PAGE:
How about this for a reason to create a branded online community? An effectively run branded online community can save you money in the long run when it comes to customer support and service. As mentioned above, millennials are all about collaboration and cooperation. That collaborative and cooperative spirit pushes them to help one another with issues they may run into when using your product or service. This spirit of helpfulness can take some of the load off your customer service and support teams. They can focus on critical issues while the community works to support one another with lower-level issues.

An indirect savings comes when you consider the risks associated with customers posting their support requests and complaints to social media. Wouldn’t you rather have some of these issues addressed in a private community? Let social media be the gateway or invitation into the private community. A private online home for customers can limit the ability of competitors from seizing upon a public customer service issue (when posed on social media) and leveraging it for their own benefit.

Over time your customer community can become a constantly updated and SEO-friendly knowledge base. All this crowd-sourced support can help reduce the need for additional overhead and allow your support team members to focus on critical and high priority support tickets.

3. Uncover Sales & Marketing Opportunities
When you create a branded online community, you have done more than simply create a centralized meeting place for customers. You’ve just created a goldmine of opportunities just waiting to be uncovered by Sales & Marketing. An effectively run customer community should . . .

  • Support lead generation and sales (including upgrades and cross sells)
  • Give brand and product managers access to product feedback and new feature ideas – as well as a great source of beta and product testers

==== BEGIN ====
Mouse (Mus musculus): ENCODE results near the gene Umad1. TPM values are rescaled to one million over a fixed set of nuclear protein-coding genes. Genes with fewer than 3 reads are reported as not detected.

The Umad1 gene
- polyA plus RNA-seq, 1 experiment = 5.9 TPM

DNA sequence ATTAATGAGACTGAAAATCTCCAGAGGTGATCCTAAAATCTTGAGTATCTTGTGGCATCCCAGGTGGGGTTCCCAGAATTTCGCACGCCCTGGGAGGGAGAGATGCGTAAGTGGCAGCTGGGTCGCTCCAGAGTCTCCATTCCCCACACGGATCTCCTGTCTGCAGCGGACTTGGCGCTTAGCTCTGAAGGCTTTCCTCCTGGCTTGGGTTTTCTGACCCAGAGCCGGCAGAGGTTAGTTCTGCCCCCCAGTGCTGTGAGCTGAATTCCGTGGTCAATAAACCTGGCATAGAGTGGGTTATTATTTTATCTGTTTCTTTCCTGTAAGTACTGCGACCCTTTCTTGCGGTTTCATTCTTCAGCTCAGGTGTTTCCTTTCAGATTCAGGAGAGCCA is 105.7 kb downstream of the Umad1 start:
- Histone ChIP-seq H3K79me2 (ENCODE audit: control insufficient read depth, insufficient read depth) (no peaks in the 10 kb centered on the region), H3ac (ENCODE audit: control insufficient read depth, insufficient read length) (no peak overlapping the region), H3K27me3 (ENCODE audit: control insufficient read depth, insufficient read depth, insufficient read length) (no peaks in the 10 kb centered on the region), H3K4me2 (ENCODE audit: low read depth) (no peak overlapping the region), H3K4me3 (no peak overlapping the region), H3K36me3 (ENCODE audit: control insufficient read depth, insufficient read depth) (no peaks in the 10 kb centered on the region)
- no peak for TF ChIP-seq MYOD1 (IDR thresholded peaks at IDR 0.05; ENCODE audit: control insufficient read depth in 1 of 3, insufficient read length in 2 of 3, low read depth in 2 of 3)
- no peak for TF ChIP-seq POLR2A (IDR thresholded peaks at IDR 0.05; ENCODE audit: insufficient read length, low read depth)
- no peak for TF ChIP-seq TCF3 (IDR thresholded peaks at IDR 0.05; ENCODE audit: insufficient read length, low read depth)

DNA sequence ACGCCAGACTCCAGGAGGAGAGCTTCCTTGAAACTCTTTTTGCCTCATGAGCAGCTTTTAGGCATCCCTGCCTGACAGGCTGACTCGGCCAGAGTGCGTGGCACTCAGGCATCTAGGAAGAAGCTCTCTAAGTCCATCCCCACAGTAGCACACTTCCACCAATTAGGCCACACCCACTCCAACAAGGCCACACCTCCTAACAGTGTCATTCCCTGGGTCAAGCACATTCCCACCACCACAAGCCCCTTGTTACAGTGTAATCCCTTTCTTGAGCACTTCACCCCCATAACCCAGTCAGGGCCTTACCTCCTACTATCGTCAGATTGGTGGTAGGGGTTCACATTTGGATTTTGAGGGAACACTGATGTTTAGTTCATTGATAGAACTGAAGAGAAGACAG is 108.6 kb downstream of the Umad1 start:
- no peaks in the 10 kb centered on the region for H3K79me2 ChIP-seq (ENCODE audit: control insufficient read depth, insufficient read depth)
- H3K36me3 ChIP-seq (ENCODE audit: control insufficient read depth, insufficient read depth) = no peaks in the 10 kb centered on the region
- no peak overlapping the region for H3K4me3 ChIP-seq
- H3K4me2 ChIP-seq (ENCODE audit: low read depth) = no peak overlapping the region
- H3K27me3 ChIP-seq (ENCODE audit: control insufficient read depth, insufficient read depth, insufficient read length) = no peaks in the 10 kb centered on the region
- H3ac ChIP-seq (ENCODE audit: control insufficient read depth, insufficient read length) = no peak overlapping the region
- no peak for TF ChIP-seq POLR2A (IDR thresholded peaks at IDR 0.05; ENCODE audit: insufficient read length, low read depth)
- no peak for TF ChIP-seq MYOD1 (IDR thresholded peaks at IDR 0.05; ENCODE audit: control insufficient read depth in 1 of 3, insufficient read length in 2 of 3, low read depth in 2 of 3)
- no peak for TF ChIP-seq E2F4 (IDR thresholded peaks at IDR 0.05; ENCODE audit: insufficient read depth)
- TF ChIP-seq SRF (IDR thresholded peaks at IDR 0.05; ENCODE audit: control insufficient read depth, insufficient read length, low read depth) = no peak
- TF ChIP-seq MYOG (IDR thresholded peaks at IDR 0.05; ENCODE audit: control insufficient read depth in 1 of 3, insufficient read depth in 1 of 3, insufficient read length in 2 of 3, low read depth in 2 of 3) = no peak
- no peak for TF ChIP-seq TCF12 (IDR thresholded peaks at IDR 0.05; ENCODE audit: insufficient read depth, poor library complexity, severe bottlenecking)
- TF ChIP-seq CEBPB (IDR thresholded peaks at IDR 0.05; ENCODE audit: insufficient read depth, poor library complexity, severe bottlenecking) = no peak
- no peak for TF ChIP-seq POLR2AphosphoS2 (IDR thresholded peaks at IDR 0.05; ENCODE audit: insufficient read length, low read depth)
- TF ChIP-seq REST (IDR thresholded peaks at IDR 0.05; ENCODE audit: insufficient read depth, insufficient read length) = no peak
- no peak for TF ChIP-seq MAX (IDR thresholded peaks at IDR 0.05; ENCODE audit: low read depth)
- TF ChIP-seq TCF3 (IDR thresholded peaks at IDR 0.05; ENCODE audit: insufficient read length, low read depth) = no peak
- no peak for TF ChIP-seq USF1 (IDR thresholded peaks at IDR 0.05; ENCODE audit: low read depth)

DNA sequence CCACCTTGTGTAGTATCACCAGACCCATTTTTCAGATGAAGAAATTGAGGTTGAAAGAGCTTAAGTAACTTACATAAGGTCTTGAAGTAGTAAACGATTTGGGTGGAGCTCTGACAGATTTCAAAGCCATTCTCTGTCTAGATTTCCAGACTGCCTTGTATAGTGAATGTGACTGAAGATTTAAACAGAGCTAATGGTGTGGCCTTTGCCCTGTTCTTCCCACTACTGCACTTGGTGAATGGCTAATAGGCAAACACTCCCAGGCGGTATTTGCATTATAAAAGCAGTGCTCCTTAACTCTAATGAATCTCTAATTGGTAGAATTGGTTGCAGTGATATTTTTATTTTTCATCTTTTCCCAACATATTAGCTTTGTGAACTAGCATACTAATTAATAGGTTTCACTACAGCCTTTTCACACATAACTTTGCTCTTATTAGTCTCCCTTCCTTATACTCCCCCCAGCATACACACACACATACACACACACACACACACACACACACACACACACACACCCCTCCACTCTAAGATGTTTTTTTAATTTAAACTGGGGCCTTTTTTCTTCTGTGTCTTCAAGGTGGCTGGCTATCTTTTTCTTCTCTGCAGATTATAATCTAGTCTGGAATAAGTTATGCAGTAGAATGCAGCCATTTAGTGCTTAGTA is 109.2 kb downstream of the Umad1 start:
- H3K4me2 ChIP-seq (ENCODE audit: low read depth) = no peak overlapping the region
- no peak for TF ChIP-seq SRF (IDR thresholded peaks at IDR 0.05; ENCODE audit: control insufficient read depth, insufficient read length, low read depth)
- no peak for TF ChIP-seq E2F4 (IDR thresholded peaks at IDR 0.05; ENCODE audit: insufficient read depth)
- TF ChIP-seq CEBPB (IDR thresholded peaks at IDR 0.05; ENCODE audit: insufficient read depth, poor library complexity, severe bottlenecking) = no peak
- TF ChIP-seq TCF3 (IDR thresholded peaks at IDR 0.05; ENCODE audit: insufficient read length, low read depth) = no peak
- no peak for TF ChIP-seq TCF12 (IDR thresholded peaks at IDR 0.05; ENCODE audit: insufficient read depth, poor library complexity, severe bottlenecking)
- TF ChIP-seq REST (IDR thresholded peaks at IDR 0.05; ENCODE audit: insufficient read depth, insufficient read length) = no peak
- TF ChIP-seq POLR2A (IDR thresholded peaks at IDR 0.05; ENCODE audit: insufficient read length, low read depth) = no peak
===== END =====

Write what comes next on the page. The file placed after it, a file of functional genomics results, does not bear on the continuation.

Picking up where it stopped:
• Be a source of new product and service ideas
  • Work to maintain and improve your brand’s reputation
  • Act as a customer relationship building tool

A branded online community primarily consists of people who are already fans of your product or service. They are highly likely to buy again, and they are very likely to advocate on behalf of your brand. Their devotion to the brand also means they probably have a strong desire to provide relevant feedback via an online community.

Are You Ready to Build Your Own Branded Community?
A branded community isn’t built in a day. While they take a lot of work, online branded communities do bring many benefits. According to The Social Business Journal: Community Playbook*, brands can realize the following benefits from investing in their own online community:

  • Strong and lasting customer relationships
  • Reduced costs through crowd-sourced support
  • New sales and lead generation opportunities
  • Fast, honest feedback on products
  • Access to new product and marketing ideas from the community
  • Improvement of the brand’s reputation

In the past year, Forrester predicted that branded online communities will make a comeback. Will you be part of the owned online community renaissance?

*Disclosure: I work with Find and Convert, the company that owns

Bio: Stacy Jackson is a digital marketing specialist with a passion for helping clients optimize their online presence to drive awareness and leads. Her expertise includes development and execution of content marketing and SEO strategies, pay-per-click (PPC) account optimization and management, and social media marketing. Connect with Stacy via LinkedIn or Twitter.